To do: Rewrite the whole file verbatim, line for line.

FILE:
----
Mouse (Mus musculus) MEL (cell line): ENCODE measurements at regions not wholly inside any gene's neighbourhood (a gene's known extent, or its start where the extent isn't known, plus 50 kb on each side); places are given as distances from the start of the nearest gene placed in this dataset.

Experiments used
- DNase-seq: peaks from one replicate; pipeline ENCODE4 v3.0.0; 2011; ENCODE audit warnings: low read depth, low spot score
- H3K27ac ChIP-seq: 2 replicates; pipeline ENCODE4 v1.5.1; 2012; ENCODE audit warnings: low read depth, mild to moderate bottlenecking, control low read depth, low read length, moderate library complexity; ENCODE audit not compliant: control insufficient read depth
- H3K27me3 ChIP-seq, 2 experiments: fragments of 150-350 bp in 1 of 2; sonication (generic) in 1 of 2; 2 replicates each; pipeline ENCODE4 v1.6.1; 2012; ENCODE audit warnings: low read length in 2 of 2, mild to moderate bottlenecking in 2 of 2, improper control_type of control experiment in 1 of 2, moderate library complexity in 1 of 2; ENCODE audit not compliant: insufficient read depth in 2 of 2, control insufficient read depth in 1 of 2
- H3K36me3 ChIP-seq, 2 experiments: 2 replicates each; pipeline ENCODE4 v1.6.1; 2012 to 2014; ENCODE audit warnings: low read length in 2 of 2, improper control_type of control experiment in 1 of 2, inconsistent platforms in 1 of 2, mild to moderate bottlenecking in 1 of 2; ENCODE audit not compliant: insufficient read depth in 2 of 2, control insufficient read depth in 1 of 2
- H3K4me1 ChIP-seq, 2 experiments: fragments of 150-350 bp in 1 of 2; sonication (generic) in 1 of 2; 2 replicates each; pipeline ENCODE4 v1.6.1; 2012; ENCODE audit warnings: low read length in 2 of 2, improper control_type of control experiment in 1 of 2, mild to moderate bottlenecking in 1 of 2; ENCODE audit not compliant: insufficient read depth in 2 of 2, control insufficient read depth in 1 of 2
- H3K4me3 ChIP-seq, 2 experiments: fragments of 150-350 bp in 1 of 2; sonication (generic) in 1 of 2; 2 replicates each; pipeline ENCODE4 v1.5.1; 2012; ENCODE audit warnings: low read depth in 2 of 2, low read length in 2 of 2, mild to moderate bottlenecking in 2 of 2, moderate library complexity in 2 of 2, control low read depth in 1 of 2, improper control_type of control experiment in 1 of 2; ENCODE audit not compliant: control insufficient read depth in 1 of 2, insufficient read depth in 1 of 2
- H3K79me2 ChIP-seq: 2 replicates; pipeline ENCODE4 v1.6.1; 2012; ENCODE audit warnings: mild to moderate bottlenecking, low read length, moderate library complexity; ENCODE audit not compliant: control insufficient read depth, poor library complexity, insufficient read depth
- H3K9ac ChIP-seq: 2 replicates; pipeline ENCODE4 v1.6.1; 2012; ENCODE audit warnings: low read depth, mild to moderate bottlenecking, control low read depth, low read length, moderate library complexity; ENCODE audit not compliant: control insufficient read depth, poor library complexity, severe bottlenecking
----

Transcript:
Mouse (Mus musculus) MEL (cell line): ENCODE measurements at regions not wholly inside any gene's neighbourhood (a gene's known extent, or its start where the extent isn't known, plus 50 kb on each side); places are given as distances from the start of the nearest gene placed in this dataset.

Experiments used
- DNase-seq: peaks from one replicate; pipeline ENCODE4 v3.0.0; 2011; ENCODE audit warnings: low read depth, low spot score
- H3K27ac ChIP-seq: 2 replicates; pipeline ENCODE4 v1.5.1; 2012; ENCODE audit warnings: low read depth, mild to moderate bottlenecking, control low read depth, low read length, moderate library complexity; ENCODE audit not compliant: control insufficient read depth
- H3K27me3 ChIP-seq, 2 experiments: fragments of 150-350 bp in 1 of 2; sonication (generic) in 1 of 2; 2 replicates each; pipeline ENCODE4 v1.6.1; 2012; ENCODE audit warnings: low read length in 2 of 2, mild to moderate bottlenecking in 2 of 2, improper control_type of control experiment in 1 of 2, moderate library complexity in 1 of 2; ENCODE audit not compliant: insufficient read depth in 2 of 2, control insufficient read depth in 1 of 2
- H3K36me3 ChIP-seq, 2 experiments: 2 replicates each; pipeline ENCODE4 v1.6.1; 2012 to 2014; ENCODE audit warnings: low read length in 2 of 2, improper control_type of control experiment in 1 of 2, inconsistent platforms in 1 of 2, mild to moderate bottlenecking in 1 of 2; ENCODE audit not compliant: insufficient read depth in 2 of 2, control insufficient read depth in 1 of 2
- H3K4me1 ChIP-seq, 2 experiments: fragments of 150-350 bp in 1 of 2; sonication (generic) in 1 of 2; 2 replicates each; pipeline ENCODE4 v1.6.1; 2012; ENCODE audit warnings: low read length in 2 of 2, improper control_type of control experiment in 1 of 2, mild to moderate bottlenecking in 1 of 2; ENCODE audit not compliant: insufficient read depth in 2 of 2, control insufficient read depth in 1 of 2
- H3K4me3 ChIP-seq, 2 experiments: fragments of 150-350 bp in 1 of 2; sonication (generic) in 1 of 2; 2 replicates each; pipeline ENCODE4 v1.5.1; 2012; ENCODE audit warnings: low read depth in 2 of 2, low read length in 2 of 2, mild to moderate bottlenecking in 2 of 2, moderate library complexity in 2 of 2, control low read depth in 1 of 2, improper control_type of control experiment in 1 of 2; ENCODE audit not compliant: control insufficient read depth in 1 of 2, insufficient read depth in 1 of 2
- H3K79me2 ChIP-seq: 2 replicates; pipeline ENCODE4 v1.6.1; 2012; ENCODE audit warnings: mild to moderate bottlenecking, low read length, moderate library complexity; ENCODE audit not compliant: control insufficient read depth, poor library complexity, insufficient read depth
- H3K9ac ChIP-seq: 2 replicates; pipeline ENCODE4 v1.6.1; 2012; ENCODE audit warnings: low read depth, mild to moderate bottlenecking, control low read depth, low read length, moderate library complexity; ENCODE audit not compliant: control insufficient read depth, poor library complexity, severe bottlenecking